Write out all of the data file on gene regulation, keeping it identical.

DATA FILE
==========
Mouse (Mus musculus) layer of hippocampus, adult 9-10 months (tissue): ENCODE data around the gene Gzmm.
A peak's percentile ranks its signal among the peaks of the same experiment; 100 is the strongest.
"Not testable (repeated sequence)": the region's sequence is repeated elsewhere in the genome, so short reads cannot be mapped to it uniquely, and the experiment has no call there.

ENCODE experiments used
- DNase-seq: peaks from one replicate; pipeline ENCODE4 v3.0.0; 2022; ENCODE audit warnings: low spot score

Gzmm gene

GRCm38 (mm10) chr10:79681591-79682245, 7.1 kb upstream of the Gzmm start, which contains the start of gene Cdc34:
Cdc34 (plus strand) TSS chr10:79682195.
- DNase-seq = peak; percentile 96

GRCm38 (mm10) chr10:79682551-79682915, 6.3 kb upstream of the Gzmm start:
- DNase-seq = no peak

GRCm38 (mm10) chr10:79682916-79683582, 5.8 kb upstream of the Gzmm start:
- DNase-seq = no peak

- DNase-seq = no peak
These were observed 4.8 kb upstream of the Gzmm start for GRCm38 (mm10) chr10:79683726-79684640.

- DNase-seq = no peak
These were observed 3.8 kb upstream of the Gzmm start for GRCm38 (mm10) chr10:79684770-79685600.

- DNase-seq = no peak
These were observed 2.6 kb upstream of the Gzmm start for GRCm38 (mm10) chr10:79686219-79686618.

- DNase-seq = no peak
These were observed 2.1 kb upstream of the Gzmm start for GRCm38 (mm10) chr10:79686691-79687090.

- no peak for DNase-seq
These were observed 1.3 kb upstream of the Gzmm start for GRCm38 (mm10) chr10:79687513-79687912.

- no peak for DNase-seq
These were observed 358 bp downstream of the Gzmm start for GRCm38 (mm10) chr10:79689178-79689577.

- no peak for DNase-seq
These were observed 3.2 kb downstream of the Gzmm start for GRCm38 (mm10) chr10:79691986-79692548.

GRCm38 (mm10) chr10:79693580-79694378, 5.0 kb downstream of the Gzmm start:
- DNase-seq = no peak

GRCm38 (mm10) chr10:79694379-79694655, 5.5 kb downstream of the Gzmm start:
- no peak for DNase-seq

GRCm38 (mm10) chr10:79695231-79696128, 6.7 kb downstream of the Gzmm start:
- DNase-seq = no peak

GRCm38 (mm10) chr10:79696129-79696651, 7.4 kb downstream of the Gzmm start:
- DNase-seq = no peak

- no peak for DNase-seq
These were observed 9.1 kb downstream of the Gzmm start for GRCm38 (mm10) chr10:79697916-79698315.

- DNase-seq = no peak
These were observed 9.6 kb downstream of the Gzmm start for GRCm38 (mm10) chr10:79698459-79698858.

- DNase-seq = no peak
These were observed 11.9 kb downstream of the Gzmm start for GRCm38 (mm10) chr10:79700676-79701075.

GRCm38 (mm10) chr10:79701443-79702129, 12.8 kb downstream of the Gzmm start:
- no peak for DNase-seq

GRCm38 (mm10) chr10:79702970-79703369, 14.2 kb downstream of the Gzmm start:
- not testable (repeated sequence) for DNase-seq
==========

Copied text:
Mouse (Mus musculus) layer of hippocampus, adult 9-10 months (tissue): ENCODE data around the gene Gzmm.
A peak's percentile ranks its signal among the peaks of the same experiment; 100 is the strongest.
"Not testable (repeated sequence)": the region's sequence is repeated elsewhere in the genome, so short reads cannot be mapped to it uniquely, and the experiment has no call there.

ENCODE experiments used
- DNase-seq: peaks from one replicate; pipeline ENCODE4 v3.0.0; 2022; ENCODE audit warnings: low spot score

Gzmm gene

GRCm38 (mm10) chr10:79681591-79682245, 7.1 kb upstream of the Gzmm start, which contains the start of gene Cdc34:
Cdc34 (plus strand) TSS chr10:79682195.
- DNase-seq = peak; percentile 96

GRCm38 (mm10) chr10:79682551-79682915, 6.3 kb upstream of the Gzmm start:
- DNase-seq = no peak

GRCm38 (mm10) chr10:79682916-79683582, 5.8 kb upstream of the Gzmm start:
- DNase-seq = no peak

- DNase-seq = no peak
These were observed 4.8 kb upstream of the Gzmm start for GRCm38 (mm10) chr10:79683726-79684640.

- DNase-seq = no peak
These were observed 3.8 kb upstream of the Gzmm start for GRCm38 (mm10) chr10:79684770-79685600.

- DNase-seq = no peak
These were observed 2.6 kb upstream of the Gzmm start for GRCm38 (mm10) chr10:79686219-79686618.

- DNase-seq = no peak
These were observed 2.1 kb upstream of the Gzmm start for GRCm38 (mm10) chr10:79686691-79687090.

- no peak for DNase-seq
These were observed 1.3 kb upstream of the Gzmm start for GRCm38 (mm10) chr10:79687513-79687912.

- no peak for DNase-seq
These were observed 358 bp downstream of the Gzmm start for GRCm38 (mm10) chr10:79689178-79689577.

- no peak for DNase-seq
These were observed 3.2 kb downstream of the Gzmm start for GRCm38 (mm10) chr10:79691986-79692548.

GRCm38 (mm10) chr10:79693580-79694378, 5.0 kb downstream of the Gzmm start:
- DNase-seq = no peak

GRCm38 (mm10) chr10:79694379-79694655, 5.5 kb downstream of the Gzmm start:
- no peak for DNase-seq

GRCm38 (mm10) chr10:79695231-79696128, 6.7 kb downstream of the Gzmm start:
- DNase-seq = no peak

GRCm38 (mm10) chr10:79696129-79696651, 7.4 kb downstream of the Gzmm start:
- DNase-seq = no peak

- no peak for DNase-seq
These were observed 9.1 kb downstream of the Gzmm start for GRCm38 (mm10) chr10:79697916-79698315.

- DNase-seq = no peak
These were observed 9.6 kb downstream of the Gzmm start for GRCm38 (mm10) chr10:79698459-79698858.

- DNase-seq = no peak
These were observed 11.9 kb downstream of the Gzmm start for GRCm38 (mm10) chr10:79700676-79701075.

GRCm38 (mm10) chr10:79701443-79702129, 12.8 kb downstream of the Gzmm start:
- no peak for DNase-seq

GRCm38 (mm10) chr10:79702970-79703369, 14.2 kb downstream of the Gzmm start:
- not testable (repeated sequence) for DNase-seq